Miles: Plenty to be thankful for
Raymond Miles did not set out to be an author.
He simply wanted to leave a written legacy of his remarkable life for his children, grandchildren and extended family to know and enjoy.
With the help of his wife, “Sam,” and a computer, a simple record of his life was compiled, printed and distributed among his nearest and dearest in 2004.
Following the publication of a Miles profile article in The Post-Searchlight, where it was mentioned he had written “a book” about his life, Miles began getting calls and letters from friends and acquaintances far and wide requesting a copy of “the book.”
At first he made jokes about having to go into a second printing, but now, five years after his first endeavor, he has been convinced by family members to expand the work and have it printed in true book form.
The result is “Thank You Bainbridge!” edited by Lou Merritt and printed by Budget Printing in Tallahassee.
The book makes good bedside reading. It is like having a conversation with Miles—sometimes nostalgic, sometimes sad, sometimes funny, but always interesting and informative.
The narrative is told in the first person and chronicles not only the life of Miles, now a very active octogenarian, but is also descriptive of life in South Georgia in the poverty stricken days of the 1930s on through the World War II years and into the more prosperous post-war years.
The reader follows Miles from his youth, growing up near Ellaville, where his father was an illiterate hard-working share cropper in order to provide for his family of eight children. And one soon comes to understand the extraordinary work ethic that his son has emulated over the years.
Miles’ years in the military service during World War II, stationed in the South Pacific are also covered. There he witnessed events that permanently shaped and cemented his belief systems and faith in God—a faith he has maintained and promoted the rest of his life.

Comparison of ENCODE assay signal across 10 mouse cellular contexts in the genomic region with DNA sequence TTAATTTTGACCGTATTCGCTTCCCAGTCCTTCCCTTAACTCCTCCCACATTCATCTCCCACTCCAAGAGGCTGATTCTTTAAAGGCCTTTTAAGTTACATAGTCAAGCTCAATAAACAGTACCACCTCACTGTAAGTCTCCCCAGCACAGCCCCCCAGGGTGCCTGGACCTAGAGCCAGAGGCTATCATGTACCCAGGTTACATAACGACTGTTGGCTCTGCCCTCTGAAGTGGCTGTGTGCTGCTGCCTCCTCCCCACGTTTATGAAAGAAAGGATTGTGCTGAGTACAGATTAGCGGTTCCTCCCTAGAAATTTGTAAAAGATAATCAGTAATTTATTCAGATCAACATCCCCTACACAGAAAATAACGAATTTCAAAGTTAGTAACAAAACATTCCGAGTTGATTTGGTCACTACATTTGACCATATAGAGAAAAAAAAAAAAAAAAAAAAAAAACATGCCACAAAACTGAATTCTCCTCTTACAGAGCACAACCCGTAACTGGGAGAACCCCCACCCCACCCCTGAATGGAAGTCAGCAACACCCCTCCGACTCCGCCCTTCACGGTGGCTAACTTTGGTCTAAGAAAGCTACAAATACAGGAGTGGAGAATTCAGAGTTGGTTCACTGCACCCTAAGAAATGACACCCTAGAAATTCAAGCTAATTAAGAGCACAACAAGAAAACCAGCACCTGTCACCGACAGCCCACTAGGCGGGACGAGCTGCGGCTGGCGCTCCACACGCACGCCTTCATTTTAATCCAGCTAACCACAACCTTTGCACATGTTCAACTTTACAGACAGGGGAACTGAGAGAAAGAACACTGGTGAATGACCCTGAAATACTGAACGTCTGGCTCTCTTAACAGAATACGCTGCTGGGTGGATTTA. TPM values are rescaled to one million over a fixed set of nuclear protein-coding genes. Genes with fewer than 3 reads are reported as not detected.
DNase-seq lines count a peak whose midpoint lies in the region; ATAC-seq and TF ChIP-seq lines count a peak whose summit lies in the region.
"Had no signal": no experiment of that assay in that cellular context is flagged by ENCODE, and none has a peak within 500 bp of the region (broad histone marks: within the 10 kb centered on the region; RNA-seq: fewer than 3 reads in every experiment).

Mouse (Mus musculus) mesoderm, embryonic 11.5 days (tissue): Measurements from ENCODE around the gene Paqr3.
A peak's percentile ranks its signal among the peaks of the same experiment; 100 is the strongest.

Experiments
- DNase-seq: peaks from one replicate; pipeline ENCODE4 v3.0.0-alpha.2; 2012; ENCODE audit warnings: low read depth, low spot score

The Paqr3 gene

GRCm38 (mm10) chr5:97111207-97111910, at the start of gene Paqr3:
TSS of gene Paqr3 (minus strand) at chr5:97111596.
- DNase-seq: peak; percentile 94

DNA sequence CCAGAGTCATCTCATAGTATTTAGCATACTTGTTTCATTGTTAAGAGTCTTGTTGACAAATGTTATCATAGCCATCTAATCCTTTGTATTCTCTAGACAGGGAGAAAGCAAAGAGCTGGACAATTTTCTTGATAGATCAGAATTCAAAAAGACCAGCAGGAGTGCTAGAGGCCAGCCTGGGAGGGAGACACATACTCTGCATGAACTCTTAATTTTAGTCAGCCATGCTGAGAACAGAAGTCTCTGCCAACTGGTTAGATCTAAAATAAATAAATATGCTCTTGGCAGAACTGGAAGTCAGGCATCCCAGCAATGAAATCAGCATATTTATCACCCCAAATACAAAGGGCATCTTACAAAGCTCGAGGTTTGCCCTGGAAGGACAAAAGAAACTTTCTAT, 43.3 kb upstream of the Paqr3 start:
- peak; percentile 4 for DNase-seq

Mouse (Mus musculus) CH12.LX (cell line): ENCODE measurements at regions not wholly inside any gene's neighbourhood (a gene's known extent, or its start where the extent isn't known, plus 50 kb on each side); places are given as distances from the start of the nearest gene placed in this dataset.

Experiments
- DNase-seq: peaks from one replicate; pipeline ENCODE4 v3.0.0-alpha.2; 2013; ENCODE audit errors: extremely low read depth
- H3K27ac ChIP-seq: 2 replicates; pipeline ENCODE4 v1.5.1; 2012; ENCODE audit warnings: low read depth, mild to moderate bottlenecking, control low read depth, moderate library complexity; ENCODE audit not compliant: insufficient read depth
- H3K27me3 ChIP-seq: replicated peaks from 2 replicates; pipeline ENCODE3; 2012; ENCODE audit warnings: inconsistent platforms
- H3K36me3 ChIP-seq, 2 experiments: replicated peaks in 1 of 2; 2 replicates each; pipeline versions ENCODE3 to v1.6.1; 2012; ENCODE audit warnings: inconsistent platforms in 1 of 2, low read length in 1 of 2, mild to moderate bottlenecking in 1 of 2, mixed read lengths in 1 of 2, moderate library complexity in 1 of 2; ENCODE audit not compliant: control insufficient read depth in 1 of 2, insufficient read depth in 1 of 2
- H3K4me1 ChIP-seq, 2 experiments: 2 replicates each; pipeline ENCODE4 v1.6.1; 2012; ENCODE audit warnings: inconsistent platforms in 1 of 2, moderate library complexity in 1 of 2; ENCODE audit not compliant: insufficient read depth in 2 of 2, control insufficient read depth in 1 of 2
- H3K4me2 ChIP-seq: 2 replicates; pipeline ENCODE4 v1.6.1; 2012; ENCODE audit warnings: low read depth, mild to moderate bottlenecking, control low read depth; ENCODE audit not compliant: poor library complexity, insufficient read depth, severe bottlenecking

Miles came to Bainbridge in 1960 and began carving a career for himself first in insurance, then in real estate development. He freely admits that moving here was the best thing that ever happened to him. He has been a cheerleader and benefactor for the community ever since. He has earned the reputation as a champion fund-raiser for such worthy causes and developments as Bainbridge College, L.I.F.E., YMCA and the establishment of scholarships to help students further their education.
This is extraordinary when you read of the academic difficulties Miles had in school. He only has a seventh-grade education. He could not read, and it wasn’t until years later when he joined the U.S. Army at age 19 that a routine physical and eye examination discovered he was legally blind. He was issued his first pair of eyeglasses and was amazed at what he had been missing.
The book tells of his association and development of close friendships with the power brokers of the Bainbridge community during those years and how they helped him succeed in business. There are testimonies included from many of those.
Miles shares his personal tenets and mottos for success. A personal favorite is how to get along with people. Miles claims that if you have trouble getting along with someone, that the problem may very well be you.
Another is his philosophy that you cannot sell anything to anyone, but you can help people accomplish what they want to do. He has always told his sales people that if people ever get the feeling that you are trying to sell them something the deal is off and you are dead in the water. You just have to offer to help them accomplish what they want to do.
As the title “Thank You Bainbridge!” suggests, this book is an expression of appreciation to a community. Miles is convinced he could never have accomplished what he has if it weren’t for the people of Bainbridge who took him in and helped him along the way. For that reason he is donating all profits from all book sales to the following local charities: the YMCA, the Decatur County-Gilbert H. Gragg Library and First Baptist Church of Bainbridge.
A series of book signings will be held beginning Monday, Nov. 30, from 4 to 6 p.m. at the YMCA; Tuesday, Dec. 1, at the library from 2 to 4 p.m.; and Wednesday, Dec. 2, at First Baptist Church from 4 to 6 p.m.
Miles will also be at the Book Nook on Saturday, Dec. 5, from 10 a.m. to 12 p.m. , and promises everything sold there will go to the above mentioned charities.